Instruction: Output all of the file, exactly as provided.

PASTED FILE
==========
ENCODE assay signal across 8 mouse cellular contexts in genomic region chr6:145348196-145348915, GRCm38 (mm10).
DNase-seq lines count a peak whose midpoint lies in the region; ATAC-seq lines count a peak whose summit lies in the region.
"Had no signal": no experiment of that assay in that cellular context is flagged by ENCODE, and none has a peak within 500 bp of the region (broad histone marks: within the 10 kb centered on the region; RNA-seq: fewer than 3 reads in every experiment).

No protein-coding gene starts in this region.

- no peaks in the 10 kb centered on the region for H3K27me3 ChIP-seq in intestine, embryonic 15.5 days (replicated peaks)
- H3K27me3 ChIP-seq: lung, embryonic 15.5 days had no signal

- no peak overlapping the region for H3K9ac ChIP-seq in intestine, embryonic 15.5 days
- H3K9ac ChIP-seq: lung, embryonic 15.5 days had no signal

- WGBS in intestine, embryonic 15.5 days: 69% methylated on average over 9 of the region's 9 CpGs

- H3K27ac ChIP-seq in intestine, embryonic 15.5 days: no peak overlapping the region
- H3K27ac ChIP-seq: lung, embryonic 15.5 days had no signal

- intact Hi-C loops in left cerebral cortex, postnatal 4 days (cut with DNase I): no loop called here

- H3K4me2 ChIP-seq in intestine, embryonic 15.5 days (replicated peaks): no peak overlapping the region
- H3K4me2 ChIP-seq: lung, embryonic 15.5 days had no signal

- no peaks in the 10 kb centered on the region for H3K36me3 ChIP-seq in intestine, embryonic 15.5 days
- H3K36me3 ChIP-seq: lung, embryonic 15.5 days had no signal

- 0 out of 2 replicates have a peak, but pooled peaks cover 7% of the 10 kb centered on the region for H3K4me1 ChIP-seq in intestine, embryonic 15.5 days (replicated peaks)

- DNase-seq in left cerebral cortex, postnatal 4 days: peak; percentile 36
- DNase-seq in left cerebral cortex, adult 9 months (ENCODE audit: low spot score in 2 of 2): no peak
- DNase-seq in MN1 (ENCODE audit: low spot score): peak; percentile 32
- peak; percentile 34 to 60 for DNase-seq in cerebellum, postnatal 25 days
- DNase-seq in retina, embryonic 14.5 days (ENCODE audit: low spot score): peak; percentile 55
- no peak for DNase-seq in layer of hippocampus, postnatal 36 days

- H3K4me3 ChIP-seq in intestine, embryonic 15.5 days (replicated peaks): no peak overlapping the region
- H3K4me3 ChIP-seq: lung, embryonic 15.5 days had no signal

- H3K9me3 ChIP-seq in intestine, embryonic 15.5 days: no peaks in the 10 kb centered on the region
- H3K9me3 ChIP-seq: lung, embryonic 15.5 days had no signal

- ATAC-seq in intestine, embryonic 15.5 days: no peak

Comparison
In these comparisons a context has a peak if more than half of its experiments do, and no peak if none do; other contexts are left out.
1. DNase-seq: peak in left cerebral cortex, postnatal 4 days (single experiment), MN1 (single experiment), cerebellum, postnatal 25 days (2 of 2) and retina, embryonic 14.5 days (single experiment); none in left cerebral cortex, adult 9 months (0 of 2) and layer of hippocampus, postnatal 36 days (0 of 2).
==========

ENCODE assay signal across 8 mouse cellular contexts in genomic region chr6:145348196-145348915, GRCm38 (mm10).
DNase-seq lines count a peak whose midpoint lies in the region; ATAC-seq lines count a peak whose summit lies in the region.
"Had no signal": no experiment of that assay in that cellular context is flagged by ENCODE, and none has a peak within 500 bp of the region (broad histone marks: within the 10 kb centered on the region; RNA-seq: fewer than 3 reads in every experiment).

No protein-coding gene starts in this region.

- no peaks in the 10 kb centered on the region for H3K27me3 ChIP-seq in intestine, embryonic 15.5 days (replicated peaks)
- H3K27me3 ChIP-seq: lung, embryonic 15.5 days had no signal

- no peak overlapping the region for H3K9ac ChIP-seq in intestine, embryonic 15.5 days
- H3K9ac ChIP-seq: lung, embryonic 15.5 days had no signal

- WGBS in intestine, embryonic 15.5 days: 69% methylated on average over 9 of the region's 9 CpGs

- H3K27ac ChIP-seq in intestine, embryonic 15.5 days: no peak overlapping the region
- H3K27ac ChIP-seq: lung, embryonic 15.5 days had no signal

- intact Hi-C loops in left cerebral cortex, postnatal 4 days (cut with DNase I): no loop called here

- H3K4me2 ChIP-seq in intestine, embryonic 15.5 days (replicated peaks): no peak overlapping the region
- H3K4me2 ChIP-seq: lung, embryonic 15.5 days had no signal

- no peaks in the 10 kb centered on the region for H3K36me3 ChIP-seq in intestine, embryonic 15.5 days
- H3K36me3 ChIP-seq: lung, embryonic 15.5 days had no signal

- 0 out of 2 replicates have a peak, but pooled peaks cover 7% of the 10 kb centered on the region for H3K4me1 ChIP-seq in intestine, embryonic 15.5 days (replicated peaks)

- DNase-seq in left cerebral cortex, postnatal 4 days: peak; percentile 36
- DNase-seq in left cerebral cortex, adult 9 months (ENCODE audit: low spot score in 2 of 2): no peak
- DNase-seq in MN1 (ENCODE audit: low spot score): peak; percentile 32
- peak; percentile 34 to 60 for DNase-seq in cerebellum, postnatal 25 days
- DNase-seq in retina, embryonic 14.5 days (ENCODE audit: low spot score): peak; percentile 55
- no peak for DNase-seq in layer of hippocampus, postnatal 36 days

- H3K4me3 ChIP-seq in intestine, embryonic 15.5 days (replicated peaks): no peak overlapping the region
- H3K4me3 ChIP-seq: lung, embryonic 15.5 days had no signal

- H3K9me3 ChIP-seq in intestine, embryonic 15.5 days: no peaks in the 10 kb centered on the region
- H3K9me3 ChIP-seq: lung, embryonic 15.5 days had no signal

- ATAC-seq in intestine, embryonic 15.5 days: no peak

Comparison
In these comparisons a context has a peak if more than half of its experiments do, and no peak if none do; other contexts are left out.
1. DNase-seq: peak in left cerebral cortex, postnatal 4 days (single experiment), MN1 (single experiment), cerebellum, postnatal 25 days (2 of 2) and retina, embryonic 14.5 days (single experiment); none in left cerebral cortex, adult 9 months (0 of 2) and layer of hippocampus, postnatal 36 days (0 of 2).